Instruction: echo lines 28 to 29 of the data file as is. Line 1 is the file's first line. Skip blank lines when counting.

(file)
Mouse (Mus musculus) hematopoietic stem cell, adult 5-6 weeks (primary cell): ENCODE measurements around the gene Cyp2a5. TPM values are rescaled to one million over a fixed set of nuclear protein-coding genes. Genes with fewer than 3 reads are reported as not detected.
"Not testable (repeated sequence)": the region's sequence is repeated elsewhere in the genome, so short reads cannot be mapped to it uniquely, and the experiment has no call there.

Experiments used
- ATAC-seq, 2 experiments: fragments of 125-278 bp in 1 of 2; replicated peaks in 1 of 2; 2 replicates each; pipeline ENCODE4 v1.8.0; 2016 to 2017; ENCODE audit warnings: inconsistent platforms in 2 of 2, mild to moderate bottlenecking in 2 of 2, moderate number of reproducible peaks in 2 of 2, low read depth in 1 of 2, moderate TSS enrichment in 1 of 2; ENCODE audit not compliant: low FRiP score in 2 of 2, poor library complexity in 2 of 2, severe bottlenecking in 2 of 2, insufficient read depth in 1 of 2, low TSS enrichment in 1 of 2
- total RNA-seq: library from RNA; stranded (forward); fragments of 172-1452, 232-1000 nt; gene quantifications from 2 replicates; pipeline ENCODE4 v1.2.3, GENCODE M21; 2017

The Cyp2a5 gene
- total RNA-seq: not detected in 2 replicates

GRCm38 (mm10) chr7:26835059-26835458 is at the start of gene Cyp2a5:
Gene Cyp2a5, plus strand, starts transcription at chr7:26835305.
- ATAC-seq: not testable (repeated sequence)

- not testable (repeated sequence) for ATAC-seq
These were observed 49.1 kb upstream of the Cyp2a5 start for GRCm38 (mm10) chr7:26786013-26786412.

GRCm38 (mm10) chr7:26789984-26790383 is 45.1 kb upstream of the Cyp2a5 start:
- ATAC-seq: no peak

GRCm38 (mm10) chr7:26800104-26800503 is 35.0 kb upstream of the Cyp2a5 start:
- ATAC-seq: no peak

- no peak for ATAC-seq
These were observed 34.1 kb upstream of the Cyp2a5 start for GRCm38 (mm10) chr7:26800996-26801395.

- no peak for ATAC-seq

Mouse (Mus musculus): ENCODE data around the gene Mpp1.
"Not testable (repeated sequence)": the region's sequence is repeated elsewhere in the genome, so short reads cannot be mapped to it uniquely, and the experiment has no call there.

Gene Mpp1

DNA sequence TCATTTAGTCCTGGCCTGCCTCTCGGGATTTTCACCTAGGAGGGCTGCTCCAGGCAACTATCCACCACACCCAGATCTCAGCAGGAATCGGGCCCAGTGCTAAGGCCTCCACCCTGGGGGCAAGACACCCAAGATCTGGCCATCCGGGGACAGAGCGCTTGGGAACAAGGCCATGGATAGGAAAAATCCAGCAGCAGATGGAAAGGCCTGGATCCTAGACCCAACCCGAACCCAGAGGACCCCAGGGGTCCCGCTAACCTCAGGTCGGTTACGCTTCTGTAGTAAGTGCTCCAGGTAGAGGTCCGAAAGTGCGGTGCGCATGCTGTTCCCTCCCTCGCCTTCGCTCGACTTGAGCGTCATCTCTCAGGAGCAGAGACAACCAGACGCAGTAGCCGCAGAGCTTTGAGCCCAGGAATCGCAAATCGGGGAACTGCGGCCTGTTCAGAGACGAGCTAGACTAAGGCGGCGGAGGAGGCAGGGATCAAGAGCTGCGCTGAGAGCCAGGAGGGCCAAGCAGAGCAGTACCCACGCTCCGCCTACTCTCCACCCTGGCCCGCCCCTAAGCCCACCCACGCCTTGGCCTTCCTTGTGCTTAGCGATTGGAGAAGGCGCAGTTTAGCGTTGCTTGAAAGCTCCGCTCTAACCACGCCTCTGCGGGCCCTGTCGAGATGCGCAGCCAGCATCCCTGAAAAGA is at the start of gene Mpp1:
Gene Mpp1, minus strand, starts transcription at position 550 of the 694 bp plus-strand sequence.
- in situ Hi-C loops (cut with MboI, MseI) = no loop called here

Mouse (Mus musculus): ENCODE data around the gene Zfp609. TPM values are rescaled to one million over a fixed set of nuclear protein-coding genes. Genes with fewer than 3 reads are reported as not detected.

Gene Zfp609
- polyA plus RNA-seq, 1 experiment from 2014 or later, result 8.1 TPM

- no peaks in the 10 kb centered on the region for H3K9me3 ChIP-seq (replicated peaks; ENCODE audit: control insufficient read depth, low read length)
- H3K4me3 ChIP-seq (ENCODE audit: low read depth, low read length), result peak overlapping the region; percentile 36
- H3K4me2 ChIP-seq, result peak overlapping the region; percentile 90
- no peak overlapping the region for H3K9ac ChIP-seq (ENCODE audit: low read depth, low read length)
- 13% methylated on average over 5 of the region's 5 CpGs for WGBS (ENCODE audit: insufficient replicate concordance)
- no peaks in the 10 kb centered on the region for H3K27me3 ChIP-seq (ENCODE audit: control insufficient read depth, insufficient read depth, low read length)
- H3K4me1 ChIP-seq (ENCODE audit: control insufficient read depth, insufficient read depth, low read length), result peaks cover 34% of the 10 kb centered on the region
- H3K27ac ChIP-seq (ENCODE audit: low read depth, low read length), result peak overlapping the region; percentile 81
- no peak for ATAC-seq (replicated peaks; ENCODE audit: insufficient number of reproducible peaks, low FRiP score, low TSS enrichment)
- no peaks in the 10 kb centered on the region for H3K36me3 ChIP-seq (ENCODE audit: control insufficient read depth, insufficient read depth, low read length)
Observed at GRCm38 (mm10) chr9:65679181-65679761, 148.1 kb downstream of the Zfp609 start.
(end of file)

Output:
- polyA plus RNA-seq, 1 experiment from 2014 or later, result 8.1 TPM

- no peaks in the 10 kb centered on the region for H3K9me3 ChIP-seq (replicated peaks; ENCODE audit: control insufficient read depth, low read length)